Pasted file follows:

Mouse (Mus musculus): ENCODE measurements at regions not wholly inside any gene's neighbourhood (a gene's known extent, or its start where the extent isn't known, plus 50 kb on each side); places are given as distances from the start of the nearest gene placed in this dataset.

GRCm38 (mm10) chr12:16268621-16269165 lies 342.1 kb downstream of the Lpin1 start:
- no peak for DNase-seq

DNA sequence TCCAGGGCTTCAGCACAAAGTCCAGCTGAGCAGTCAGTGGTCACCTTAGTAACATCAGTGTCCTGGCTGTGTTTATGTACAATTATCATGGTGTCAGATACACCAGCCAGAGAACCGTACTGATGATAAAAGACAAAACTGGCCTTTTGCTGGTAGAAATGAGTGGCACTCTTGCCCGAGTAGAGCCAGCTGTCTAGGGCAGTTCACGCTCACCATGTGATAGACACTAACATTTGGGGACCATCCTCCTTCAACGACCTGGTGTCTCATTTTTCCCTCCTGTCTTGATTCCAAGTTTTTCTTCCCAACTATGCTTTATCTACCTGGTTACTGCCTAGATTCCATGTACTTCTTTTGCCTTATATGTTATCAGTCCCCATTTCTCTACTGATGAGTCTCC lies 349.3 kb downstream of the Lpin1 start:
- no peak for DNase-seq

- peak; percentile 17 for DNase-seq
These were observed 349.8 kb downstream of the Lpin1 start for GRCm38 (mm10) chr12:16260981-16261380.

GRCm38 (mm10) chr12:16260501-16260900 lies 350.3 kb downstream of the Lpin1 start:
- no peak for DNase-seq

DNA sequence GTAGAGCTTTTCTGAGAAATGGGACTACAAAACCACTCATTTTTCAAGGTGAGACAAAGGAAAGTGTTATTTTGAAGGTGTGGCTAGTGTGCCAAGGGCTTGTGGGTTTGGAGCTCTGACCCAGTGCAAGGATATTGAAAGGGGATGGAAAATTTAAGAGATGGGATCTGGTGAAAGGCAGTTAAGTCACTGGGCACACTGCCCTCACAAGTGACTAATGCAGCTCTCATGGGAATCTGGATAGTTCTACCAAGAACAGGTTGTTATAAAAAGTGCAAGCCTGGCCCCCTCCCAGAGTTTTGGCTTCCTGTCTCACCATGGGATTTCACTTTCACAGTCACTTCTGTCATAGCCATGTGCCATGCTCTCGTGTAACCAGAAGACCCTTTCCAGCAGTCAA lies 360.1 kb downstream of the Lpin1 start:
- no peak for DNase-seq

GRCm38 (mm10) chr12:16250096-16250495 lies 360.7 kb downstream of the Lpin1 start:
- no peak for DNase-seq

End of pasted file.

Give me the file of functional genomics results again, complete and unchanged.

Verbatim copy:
Mouse (Mus musculus): ENCODE measurements at regions not wholly inside any gene's neighbourhood (a gene's known extent, or its start where the extent isn't known, plus 50 kb on each side); places are given as distances from the start of the nearest gene placed in this dataset.

GRCm38 (mm10) chr12:16268621-16269165 lies 342.1 kb downstream of the Lpin1 start:
- no peak for DNase-seq

DNA sequence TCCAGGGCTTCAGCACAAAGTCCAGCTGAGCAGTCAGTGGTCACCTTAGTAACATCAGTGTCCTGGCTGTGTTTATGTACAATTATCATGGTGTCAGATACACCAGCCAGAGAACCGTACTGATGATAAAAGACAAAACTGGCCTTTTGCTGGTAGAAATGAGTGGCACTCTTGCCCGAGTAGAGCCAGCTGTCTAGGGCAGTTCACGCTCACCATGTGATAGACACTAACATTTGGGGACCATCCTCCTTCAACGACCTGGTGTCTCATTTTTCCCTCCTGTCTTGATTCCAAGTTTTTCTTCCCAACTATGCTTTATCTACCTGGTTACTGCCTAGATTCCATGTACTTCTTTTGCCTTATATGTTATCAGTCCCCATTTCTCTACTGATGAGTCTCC lies 349.3 kb downstream of the Lpin1 start:
- no peak for DNase-seq

- peak; percentile 17 for DNase-seq
These were observed 349.8 kb downstream of the Lpin1 start for GRCm38 (mm10) chr12:16260981-16261380.

GRCm38 (mm10) chr12:16260501-16260900 lies 350.3 kb downstream of the Lpin1 start:
- no peak for DNase-seq

DNA sequence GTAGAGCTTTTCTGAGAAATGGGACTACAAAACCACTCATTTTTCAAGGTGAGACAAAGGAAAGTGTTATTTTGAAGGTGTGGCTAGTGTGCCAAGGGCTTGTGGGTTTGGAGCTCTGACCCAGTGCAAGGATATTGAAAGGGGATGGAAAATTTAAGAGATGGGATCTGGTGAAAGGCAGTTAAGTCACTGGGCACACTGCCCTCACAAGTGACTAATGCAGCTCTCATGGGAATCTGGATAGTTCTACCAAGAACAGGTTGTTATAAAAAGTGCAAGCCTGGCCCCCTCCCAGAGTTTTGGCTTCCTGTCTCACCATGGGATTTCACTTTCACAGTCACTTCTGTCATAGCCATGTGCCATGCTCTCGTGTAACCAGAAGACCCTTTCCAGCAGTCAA lies 360.1 kb downstream of the Lpin1 start:
- no peak for DNase-seq

GRCm38 (mm10) chr12:16250096-16250495 lies 360.7 kb downstream of the Lpin1 start:
- no peak for DNase-seq